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Haworth, England: The Tiny Town That Inspired Every Single Bronte Sister Novel

August 13, 2014
Haworth, England
Haworth, England

Haworth, England (Photo: Matthew Hartley/Flickr)

You pronounce it How’it. The cobbled streets of Haworth, a pretty little English village that clings to the edge of the West Yorkshire moors, wind up the hill, and are lined with pubs like the Fleece, Mrs Beighton’s Sweet Shop, selling black and white minds, the Old Lion Inn, Venables Bookshop.

In summer when it’s light until 11 p.m., it bustles with visitors; in winter, under snow, it’s other-worldly and full of ghosts. From every point, as I climb the main street, to the Bronte Parsonage that sits at the very top of the village, there are views of the moors, a huge landscape that reaches into infinity, criss-crossed by the gray stone dry walls, put together without mortar that last forever, a scene more rugged, more powerful than pretty. I feel there are ghosts just over the hill.

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The Bronte Parsonage (Photo: Mary/flickr)

I’m haunted by the feeling that I know this place in my gut, even before I get to the Parsonage. You come here because this is Bronte land. In Howath at this pretty two-story parsonage with a modest garden, Charlotte and Emily Bronte lived and wrote Jane Eyre and Wuthering Heights, two of the greatest novels of any time, stories of powerful emotions, and women with complex emotional ambition and desires. Gothic in part — there are plenty of storms and the supernatural — they show an understanding of moral ambiguity decades ahead of the times. There are characters still palpably alive: Jane Eyre; Heathcliffe; Mr Rochester. These are imprinted on us by the stream of movies, TV, theatre, beginning in 1910 with a silent film of Jane Eyre. Some of the later version were shot here in Howarth.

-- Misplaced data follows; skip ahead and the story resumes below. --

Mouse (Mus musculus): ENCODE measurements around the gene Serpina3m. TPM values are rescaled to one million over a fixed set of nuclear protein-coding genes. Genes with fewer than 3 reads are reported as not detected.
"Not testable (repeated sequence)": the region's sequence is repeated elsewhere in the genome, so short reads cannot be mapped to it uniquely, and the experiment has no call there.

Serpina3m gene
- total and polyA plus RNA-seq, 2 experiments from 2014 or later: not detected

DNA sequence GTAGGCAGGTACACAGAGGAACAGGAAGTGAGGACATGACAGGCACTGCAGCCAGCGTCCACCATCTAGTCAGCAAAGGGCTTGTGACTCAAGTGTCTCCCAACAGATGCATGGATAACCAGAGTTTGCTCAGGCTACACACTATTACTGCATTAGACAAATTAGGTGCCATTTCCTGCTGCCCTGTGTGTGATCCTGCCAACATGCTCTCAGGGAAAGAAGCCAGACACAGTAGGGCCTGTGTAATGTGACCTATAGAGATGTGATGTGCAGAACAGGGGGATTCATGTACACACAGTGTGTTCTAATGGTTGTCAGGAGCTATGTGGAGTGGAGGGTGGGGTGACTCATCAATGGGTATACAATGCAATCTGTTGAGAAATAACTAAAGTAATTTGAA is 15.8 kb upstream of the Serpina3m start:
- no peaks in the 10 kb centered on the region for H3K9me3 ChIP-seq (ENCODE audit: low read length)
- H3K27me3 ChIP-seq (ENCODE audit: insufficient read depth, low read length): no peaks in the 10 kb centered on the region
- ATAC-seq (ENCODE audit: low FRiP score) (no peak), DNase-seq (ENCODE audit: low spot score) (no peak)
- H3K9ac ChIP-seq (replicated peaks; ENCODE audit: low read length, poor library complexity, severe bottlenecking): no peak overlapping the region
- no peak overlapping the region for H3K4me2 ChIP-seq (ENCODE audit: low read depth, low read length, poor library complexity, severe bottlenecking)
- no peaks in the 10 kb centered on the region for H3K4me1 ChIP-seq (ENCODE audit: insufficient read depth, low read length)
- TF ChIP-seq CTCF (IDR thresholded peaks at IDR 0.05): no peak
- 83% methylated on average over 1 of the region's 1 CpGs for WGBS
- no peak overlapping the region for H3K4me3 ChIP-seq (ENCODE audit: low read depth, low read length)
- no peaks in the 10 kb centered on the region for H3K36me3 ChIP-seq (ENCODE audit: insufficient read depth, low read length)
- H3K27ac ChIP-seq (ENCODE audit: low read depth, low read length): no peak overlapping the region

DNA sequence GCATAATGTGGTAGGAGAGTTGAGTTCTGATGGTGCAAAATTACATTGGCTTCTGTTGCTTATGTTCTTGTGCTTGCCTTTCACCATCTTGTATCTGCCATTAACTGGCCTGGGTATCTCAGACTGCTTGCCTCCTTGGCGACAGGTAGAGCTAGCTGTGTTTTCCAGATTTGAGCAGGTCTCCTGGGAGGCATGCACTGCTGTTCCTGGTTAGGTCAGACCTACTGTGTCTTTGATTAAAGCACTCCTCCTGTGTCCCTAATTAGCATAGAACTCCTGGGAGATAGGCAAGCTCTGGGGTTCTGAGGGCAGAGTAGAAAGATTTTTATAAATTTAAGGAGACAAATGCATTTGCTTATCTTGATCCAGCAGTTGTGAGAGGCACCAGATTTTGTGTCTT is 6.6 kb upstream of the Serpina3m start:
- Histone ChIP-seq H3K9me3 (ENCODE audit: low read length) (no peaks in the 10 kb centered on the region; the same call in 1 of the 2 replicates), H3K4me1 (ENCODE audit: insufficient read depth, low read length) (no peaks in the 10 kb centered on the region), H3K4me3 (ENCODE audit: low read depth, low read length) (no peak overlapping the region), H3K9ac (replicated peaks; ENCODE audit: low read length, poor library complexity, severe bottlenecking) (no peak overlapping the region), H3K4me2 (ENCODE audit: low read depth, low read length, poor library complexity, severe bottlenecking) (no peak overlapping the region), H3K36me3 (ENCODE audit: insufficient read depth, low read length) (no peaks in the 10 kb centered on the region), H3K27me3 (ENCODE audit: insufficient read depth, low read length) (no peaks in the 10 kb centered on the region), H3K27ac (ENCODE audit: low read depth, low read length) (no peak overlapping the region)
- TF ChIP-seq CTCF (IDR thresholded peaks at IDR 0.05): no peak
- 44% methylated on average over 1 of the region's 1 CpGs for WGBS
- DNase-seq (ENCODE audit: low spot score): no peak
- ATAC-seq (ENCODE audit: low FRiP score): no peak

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The Georgian parsonage of gray stone and brick, built in 1780s, is now a museum with a dozen Bronte-soaked rooms. In the dining room on a large mahogany table, the sisters wrote their novels. (Charlotte also wrote Villette and Shirley, her sister Anne, The Tenant of Wildfell Hall); over here is the sofa where Emily died aged 30; above the stairs hangs the celebrated portrait of the three sisters by their artist brother, Branwell, who waste much of his talent at the Black Bull Inn in town, in a haze of booze and opium.

Patrick Bronte, a relatively poor country clergyman moved into the parsonage in 1820 with his wife, Maria. By the standards of the time, the rooms are simply furnished but full of moving detail. Emily’s bedroom has the tiny handwritten books written by the girls when they were little. In the hall is the upright piano, which all the sisters played to entertain one another. In Charlotte’s room where she died at 38a re her tiny dresses. She was under five feet. Her white stockings look like a child’s.

All dead by 40.

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Wuthering Heights novel (Photo: Scott MacLeod Liddle/Flickr)

But, then, in their day, Haworth was a crowded industrial town, where water-powered mills replaced the looms villagers used to scratch out a living. Maybe it was this that played on the sisters’ profound human understanding. “I must not forget that these coarsely-clad little peasants are of flesh and blood as good as the scions of gentlest genealogy,” Jane Eyre thinks.